Hello, everyone. Thanks for going through the tutorials. The increasing views and visitors act as a motivation for me.

In the last tutorial, we saw how to define a hive ORC table. In this tutorial, we are going to load data in that ORC table from an NON-ORC table.

For doing this, we are going to follow the below process.

Loading records into ORC table from NON-ORC table
Loading records into ORC table from NON-ORC table

As you can see from the above infographics, this process follows the below steps.

  • CHECK NON-EXISTENCE OF ORC TABLE and EXISTENCE OF NON-ORC TABLE

We use “show tables;” command to check the list of tables present in the hive database.

show tables;

The output of the above command is as follows.

Step 1: Checking the pre-existenece of hive table with ORC format
Step 1: Checking the pre-existence of hive table with ORC format

As you can see from the above screenshot, the table post33 exists which is an NON-ORC table. Also, the target ORC table post35 does not exist, which indicates we can go ahead and create table post35.

But, before doing that, let us check the records present in the table post33.

  • CHECKING THE RECORDS STORED IN NON-ORC TABLE POST33

We use “SELECT” command to see the records stored in the post33 table.

select * from post33;

The output of the above command looks as follows.

Step 2: Checking the input records from NON-ORC Hive table
Step 2: Checking the input records from NON-ORC Hive table

As you can see from the above screenshot, the table post33 contains a total of 9 records with 3 columns.

Therefore, our expectation is that at the end of this tutorial, we should get 9 records with 3 columns in ORC table POST35.

Let us continue with the further steps, then.

  • CREATING HIVE ORC TABLE POST35

We use the “CREATE” command shown in this tutorial to create the hive table with ORC as the storage format. For further explanation, you can refer this tutorial. The “CREATE” command looks like this.

create table post35 (
id int,
name string,
gender string
)
row format delimited
fields terminated by ‘,’
stored as orc;

The output of the above command looks as follows.

Step 3: Creating hive table with ORC format
Step 3: Creating hive table with ORC format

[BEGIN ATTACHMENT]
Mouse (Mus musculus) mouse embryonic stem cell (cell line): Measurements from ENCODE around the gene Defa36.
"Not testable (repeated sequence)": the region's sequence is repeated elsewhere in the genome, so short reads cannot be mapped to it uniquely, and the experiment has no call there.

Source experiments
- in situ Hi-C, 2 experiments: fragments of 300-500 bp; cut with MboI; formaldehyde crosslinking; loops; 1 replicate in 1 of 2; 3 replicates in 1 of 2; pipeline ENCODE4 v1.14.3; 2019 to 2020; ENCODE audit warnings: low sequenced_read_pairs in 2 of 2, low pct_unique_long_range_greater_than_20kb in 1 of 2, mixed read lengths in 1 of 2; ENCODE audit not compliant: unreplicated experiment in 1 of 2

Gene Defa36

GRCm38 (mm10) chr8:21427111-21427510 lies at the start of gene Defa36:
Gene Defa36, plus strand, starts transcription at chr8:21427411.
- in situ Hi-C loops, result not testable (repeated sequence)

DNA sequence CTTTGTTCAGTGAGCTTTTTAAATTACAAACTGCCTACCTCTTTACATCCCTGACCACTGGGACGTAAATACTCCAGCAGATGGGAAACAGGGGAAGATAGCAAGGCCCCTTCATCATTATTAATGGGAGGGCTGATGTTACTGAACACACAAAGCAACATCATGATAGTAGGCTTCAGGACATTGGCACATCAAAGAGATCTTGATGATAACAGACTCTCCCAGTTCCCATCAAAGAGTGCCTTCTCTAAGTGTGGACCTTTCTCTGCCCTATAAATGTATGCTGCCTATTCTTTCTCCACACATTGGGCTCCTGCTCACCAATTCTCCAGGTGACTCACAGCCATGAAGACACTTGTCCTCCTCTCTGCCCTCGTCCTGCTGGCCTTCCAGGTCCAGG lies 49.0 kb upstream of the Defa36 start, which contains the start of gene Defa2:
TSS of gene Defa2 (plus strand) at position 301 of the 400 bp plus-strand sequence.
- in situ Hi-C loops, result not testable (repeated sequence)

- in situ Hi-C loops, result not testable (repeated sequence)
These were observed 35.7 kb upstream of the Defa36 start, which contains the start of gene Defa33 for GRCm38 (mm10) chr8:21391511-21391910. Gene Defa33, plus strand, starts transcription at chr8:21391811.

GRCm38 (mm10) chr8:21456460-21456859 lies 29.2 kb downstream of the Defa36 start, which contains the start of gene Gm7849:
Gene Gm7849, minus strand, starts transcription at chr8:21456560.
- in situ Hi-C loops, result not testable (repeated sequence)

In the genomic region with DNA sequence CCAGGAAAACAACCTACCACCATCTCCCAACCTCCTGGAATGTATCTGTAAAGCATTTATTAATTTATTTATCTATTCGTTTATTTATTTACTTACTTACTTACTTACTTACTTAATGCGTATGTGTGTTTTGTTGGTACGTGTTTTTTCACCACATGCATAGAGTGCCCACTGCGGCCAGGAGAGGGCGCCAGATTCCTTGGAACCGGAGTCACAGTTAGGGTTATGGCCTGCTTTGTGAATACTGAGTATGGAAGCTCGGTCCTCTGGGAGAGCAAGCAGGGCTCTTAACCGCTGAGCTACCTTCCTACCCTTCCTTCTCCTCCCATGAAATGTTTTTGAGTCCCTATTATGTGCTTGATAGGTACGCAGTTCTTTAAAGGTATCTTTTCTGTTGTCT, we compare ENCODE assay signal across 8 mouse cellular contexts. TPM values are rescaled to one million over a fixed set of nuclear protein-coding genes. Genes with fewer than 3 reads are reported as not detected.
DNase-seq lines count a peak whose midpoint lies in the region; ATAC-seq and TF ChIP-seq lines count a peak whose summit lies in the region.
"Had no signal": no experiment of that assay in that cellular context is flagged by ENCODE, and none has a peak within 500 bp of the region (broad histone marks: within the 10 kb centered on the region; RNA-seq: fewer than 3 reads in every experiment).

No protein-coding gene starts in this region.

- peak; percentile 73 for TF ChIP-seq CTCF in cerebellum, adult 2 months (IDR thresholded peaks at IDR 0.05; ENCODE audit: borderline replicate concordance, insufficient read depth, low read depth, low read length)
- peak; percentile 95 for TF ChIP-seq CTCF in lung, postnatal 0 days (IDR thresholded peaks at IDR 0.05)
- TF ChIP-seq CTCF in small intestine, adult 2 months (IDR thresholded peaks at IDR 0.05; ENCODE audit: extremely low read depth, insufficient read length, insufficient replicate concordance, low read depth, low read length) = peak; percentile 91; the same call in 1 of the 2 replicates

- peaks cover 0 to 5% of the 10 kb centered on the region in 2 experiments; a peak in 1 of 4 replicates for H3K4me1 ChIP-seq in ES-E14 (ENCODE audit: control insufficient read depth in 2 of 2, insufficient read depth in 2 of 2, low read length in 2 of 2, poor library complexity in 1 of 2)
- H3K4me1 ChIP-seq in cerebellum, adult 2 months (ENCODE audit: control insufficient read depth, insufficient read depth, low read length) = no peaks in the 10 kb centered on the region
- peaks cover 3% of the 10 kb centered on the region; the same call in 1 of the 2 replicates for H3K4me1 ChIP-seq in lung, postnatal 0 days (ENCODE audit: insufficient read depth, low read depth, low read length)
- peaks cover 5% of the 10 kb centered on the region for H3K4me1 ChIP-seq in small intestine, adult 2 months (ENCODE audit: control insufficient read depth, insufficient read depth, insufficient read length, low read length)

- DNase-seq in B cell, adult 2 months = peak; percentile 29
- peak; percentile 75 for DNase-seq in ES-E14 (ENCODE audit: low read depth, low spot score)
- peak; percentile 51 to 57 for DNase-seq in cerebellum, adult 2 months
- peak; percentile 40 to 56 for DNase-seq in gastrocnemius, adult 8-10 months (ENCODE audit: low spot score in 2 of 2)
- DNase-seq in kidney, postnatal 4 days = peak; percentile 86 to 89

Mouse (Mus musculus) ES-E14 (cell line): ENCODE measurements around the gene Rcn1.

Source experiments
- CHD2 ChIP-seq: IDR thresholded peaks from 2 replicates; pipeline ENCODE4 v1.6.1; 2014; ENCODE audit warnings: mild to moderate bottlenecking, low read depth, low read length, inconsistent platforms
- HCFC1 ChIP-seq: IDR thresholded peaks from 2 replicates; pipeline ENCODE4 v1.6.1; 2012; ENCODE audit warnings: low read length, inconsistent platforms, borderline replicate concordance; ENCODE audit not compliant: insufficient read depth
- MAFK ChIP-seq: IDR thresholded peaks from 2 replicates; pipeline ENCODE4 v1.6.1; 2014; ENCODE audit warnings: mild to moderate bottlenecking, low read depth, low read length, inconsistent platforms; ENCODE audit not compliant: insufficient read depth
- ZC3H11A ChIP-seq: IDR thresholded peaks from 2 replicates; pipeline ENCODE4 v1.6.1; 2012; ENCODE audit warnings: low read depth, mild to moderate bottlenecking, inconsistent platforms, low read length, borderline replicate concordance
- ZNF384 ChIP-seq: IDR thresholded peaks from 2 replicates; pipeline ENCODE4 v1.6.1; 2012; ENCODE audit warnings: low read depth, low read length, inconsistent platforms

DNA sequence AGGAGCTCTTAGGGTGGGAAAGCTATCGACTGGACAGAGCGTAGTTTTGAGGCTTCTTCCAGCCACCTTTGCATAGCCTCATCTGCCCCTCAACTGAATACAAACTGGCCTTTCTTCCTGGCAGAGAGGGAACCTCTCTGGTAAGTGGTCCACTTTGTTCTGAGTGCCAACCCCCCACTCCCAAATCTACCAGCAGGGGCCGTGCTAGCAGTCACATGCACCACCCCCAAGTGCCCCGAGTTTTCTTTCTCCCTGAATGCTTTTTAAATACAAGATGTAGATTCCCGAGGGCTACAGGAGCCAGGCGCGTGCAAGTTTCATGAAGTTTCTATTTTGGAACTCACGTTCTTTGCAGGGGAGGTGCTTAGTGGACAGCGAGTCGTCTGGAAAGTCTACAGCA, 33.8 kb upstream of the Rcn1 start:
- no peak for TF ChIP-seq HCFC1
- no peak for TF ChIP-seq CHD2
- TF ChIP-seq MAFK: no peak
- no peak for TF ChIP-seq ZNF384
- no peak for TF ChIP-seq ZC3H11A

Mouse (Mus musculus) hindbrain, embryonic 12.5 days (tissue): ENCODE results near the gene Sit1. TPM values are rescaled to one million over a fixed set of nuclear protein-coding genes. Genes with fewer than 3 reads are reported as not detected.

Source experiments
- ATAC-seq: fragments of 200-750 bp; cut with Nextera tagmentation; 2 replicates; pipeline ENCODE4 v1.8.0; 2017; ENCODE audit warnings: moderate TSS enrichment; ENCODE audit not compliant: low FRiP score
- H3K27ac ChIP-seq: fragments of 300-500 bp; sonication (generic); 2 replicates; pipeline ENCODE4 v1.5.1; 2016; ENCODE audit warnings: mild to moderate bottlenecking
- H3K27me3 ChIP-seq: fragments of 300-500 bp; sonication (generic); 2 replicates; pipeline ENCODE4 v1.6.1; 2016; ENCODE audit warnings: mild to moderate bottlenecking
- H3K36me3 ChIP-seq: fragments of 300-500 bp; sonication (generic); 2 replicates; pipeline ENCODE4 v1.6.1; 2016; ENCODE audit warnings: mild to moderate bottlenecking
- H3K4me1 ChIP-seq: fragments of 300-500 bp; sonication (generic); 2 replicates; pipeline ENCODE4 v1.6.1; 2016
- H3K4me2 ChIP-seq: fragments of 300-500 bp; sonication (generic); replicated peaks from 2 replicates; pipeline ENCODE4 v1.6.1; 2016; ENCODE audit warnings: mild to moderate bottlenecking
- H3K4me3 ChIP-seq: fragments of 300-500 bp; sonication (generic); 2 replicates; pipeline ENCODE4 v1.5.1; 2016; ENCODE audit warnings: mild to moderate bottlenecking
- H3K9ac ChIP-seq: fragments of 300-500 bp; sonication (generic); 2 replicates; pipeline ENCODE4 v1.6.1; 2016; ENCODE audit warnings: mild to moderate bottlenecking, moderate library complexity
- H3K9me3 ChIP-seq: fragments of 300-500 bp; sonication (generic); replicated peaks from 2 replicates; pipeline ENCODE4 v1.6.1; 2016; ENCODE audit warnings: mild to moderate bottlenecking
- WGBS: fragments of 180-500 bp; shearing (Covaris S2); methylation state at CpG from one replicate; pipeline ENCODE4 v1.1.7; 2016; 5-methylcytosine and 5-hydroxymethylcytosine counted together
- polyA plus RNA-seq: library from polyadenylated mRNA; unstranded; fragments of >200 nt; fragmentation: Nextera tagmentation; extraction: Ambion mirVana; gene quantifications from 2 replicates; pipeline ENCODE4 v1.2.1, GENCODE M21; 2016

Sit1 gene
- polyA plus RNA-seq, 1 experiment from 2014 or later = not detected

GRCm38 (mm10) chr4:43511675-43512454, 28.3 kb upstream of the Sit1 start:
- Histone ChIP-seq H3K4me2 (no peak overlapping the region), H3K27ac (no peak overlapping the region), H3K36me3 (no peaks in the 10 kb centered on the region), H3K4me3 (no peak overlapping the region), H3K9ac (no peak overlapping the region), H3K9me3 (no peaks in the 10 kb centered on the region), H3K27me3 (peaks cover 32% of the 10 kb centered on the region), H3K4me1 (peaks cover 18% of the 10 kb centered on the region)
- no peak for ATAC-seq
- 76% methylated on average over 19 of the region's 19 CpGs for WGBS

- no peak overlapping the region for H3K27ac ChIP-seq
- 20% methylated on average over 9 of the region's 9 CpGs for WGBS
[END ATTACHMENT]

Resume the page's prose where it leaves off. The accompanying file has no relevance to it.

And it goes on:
As you can see from the above screenshot, the “OK” message tells us that the table “POST35” was created successfully.

Now, it is time to do the comparison between schema of both tables – POST33 and POST35.

  • CHECKING THE SCHEMA OF TABLES POST33 AND POST35

We use the “desc” and “desc formatted” command to check the schema of tables POST33 and POST35.

desc post33;

desc formatted post35;

The output of the above commands looks like this.

Step 4: Checking schema of newly created hive table
Step 4: Checking schema of newly created hive table

As you can see, the number of columns and the column datatypes match exactly with each other.

The only difference between these two tables is their storage type. The post33 table follows the default storage format i.e. TextInputFormat, the newly created table POST35 follows the ORCInputFormat.

Once we confirm this, it is time to load some records in this ORC table.

  • INSERTING DATA INTO ORC TABLE FROM NON-ORC TABLE

We use the “INSERT” command to load records in the ORC table. The command is as follows.

insert into post35 select * from post33;

The output of the above command looks as follows.

Step 5: Inserting data into ORC table from NON-ORC table
Step 5: Inserting data into ORC table from NON-ORC table

As you can see from the above screenshot, hive triggers a MapReduce job at the backend to perform this activity. The “SUCCEEDED” message shows that the command worked fine and the intended operation was a successful operation.

Apart from the message, it gives various stats such as the number of files, number of records, the total size of the records, and the data size in number of bytes. These stats help to make an informed decision whether the operation executed successfully or not.

Now, the last step is to check the records in the hive table POST35.

  • CHECKING THE RECORDS STORED IN THE TABLE POST35

We use the “SELECT” commands to get the sense of data stored in the table POST35.

select * from post35;

The output of the above command is as follows.

Step 6: Checking the records in the ORC table
Step 6: Checking the records in the ORC table

As you can see from the above screenshot, the records inserted into table POST35 are similar to the table POST33. This confirms that the actual records got loaded into the ORC table from an NON-ORC table.

This completes the tutorial here.

In the next tutorial, we are going to see how to define the storage format of a hive table.

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